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Viral Immunol. 2017 Nov;30(9):642-648. doi: 10.1089/vim.2017.0017. Epub 2017 Oct 16.

CD4+ T Memory Stem Cells Correlate with Disease Progression in Chronically HIV-1-Infected Patients.

Lu X1,2, Song B2, Weng W2, Xia H1, Su B1,2, Wu H2, Zhang T2, Li W3, Gao Y2.

Author information

1
1 Beijing Key Laboratory for HIV/AIDS Research , Beijing, People's Republic of China .
2
2 Center for Infectious Disease, Capital Medical University , Beijing, People's Republic of China .
3
3 Center for Interventional Oncology, Beijing You'an Hospital, Capital Medical University , Beijing, People's Republic of China .

Abstract

Recently identified T memory stem (Tscm) cells have stem-cell-like properties, including long lifespan, self-renewal capacity, and multipotency to differentiate into other memory T cell types. In the study of simian immunodeficiency virus (SIV) infection, selective depletion of CCR5+CD4+ Tscm cells and the high proliferation rate of these cells are believed to be responsible for the pathogenesis of SIV-infected rhesus macaques. Here, we conducted a cohort study to investigate the influence of chronic human immunodeficiency virus (HIV)-1 infection on CD4+ Tscm cell homeostasis, and the effect of antiretroviral therapy (ART) on CD4+ Tscm cells. Chronic HIV-1 infection resulted in a decrease of the CD4+ Tscm cell proportion in HIV-1 patients. The decreased number of CD4+ Tscm cells in HIV-1 patients correlated positively with that of circulating CD4+ T cells. Further, the depletion of CD4+ Tscm cells was inversely correlated with an increased level of T cell immune activation during chronic HIV-1 infection. Prolonged ART recovered the CD4+ Tscm cells, and the dynamic change of CD4+ Tscm cells was in parallel with CD4+ T cell restoration and a decrease in the level of T cell immune activation. We propose that the abnormity of CD4+ Tscm cells may contribute to the pathogenesis and disease progression in HIV-1-infected individuals.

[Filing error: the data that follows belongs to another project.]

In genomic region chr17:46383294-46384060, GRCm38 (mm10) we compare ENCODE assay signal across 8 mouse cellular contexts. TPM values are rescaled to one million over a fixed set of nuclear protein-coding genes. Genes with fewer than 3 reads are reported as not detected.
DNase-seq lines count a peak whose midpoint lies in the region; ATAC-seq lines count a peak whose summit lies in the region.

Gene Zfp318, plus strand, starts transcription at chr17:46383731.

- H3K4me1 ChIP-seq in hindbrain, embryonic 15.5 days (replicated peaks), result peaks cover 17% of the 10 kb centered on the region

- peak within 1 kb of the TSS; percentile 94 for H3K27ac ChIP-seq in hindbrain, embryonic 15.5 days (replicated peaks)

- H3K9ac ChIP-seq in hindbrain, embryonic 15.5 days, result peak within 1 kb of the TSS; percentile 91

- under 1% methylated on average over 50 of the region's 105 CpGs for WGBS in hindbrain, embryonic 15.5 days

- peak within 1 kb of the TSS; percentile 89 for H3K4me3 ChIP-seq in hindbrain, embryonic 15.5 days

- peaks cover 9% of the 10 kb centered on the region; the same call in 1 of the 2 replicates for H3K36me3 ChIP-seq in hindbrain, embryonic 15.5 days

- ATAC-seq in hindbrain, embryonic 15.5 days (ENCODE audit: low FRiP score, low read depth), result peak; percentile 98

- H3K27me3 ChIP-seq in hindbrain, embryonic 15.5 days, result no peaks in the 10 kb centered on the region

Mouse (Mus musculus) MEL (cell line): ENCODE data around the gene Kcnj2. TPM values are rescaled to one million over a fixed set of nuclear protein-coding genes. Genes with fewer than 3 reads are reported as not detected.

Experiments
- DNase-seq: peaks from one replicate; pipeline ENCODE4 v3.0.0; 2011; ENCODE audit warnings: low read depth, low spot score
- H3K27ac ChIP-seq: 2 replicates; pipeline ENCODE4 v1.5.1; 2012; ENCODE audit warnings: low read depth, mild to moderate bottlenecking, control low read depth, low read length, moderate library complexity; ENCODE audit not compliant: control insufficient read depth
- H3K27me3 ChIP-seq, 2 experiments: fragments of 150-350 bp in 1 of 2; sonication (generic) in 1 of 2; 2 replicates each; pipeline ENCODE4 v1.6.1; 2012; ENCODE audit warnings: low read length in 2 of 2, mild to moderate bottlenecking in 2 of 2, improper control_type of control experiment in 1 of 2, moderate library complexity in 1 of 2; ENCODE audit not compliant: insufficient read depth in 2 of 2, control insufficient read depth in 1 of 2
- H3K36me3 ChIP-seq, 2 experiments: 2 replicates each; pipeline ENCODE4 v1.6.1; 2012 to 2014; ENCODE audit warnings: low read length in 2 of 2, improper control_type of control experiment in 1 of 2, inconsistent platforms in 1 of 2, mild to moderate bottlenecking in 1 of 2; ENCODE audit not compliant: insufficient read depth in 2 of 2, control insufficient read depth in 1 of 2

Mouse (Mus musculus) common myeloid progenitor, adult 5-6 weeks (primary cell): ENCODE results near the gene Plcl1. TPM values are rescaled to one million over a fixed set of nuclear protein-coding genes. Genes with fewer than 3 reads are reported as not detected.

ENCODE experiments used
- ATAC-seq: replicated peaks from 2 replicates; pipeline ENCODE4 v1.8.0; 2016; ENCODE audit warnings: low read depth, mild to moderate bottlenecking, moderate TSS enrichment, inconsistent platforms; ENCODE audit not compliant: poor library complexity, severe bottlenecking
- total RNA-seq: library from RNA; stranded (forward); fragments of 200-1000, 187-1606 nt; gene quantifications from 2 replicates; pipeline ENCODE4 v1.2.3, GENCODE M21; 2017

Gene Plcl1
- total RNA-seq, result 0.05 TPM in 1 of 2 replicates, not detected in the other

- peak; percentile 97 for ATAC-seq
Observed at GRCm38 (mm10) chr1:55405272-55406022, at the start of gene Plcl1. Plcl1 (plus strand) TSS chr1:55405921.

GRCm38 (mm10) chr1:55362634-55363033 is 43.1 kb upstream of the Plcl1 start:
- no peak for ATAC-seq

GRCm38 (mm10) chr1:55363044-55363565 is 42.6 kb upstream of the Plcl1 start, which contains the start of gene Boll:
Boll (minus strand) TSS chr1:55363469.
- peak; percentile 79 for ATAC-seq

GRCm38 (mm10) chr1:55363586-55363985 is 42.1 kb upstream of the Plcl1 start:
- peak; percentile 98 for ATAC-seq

KEYWORDS:

HIV-1 pathogenesis; Tscm; disease progression; immune reconstitution

PMID:
29035156
DOI:
10.1089/vim.2017.0017
[Indexed for MEDLINE]

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